• Jurors Told ‘Tex’ Watson Conducted Murder School

Jurors Told ‘Tex’ Watson Conducted Murder School

LOS ANGELES, Aug. 26 — One of Charles Manson’s lieutenants conducted a school for murder in Death Valley after actress Sharon Tate and six others were killed, a former member of the nomadic tribe testified yesterday.

Barbara Hoyt 19, told the jury trying Charles “Tex” Watson 25 that the defendant taught her and three other young women how to stab victims.

This all occurred at a ranch in Death Valley where Manson and the bulk of his hippie-style “family” moved in the latter part of August 1969, she said.

Miss Hoyt also testified at the trial of Manson and three women followers, who earlier this year were convicted and condemned to die for the two-year-old murders.

Watson is the final defendant to go to trial. He did not go on trial with the others in June 1970 because he was fighting extradition from his native Texas.

Miss Hoyt, an attractive brunette, allegedly was fed an LSD-spiked hamburger a year ago in Honolulu in a futile attempt to keep her from testifying for the state at the first trial.

Although she discussed activities of the “family” at length during her first round of testimony last year, she never mentioned the school for murder.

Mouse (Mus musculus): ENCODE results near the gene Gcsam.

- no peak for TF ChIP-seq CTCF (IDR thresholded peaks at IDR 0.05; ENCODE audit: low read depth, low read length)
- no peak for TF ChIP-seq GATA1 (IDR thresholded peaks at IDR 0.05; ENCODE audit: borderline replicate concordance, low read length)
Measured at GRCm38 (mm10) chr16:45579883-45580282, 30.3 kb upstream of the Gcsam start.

Miss Hoyt said Watson told her and the others “not to stab straight — to turn the knife up and move it around to cut up more stuff.”

Watson, she added as she illustrated how he allegedly taught them to use a knife, “told us how we would have to kill when we came down to it.”

The pregnant blonde actress and five of the six other victims were stabbed.

Miss Hoyt said she frequently became angry with Watson after they went to Death Valley because “he kept buying newspapers.”

She explained she had never seen him buy newspapers before and felt this was unusual because “family” members “were trying to get away from everything.”

Miss Hoyt added there was no money to buy food because Watson kept spending it on newspapers.

Watson went on trial late Tuesday in the courtroom of Superior Court Judge Adolph Alexander.

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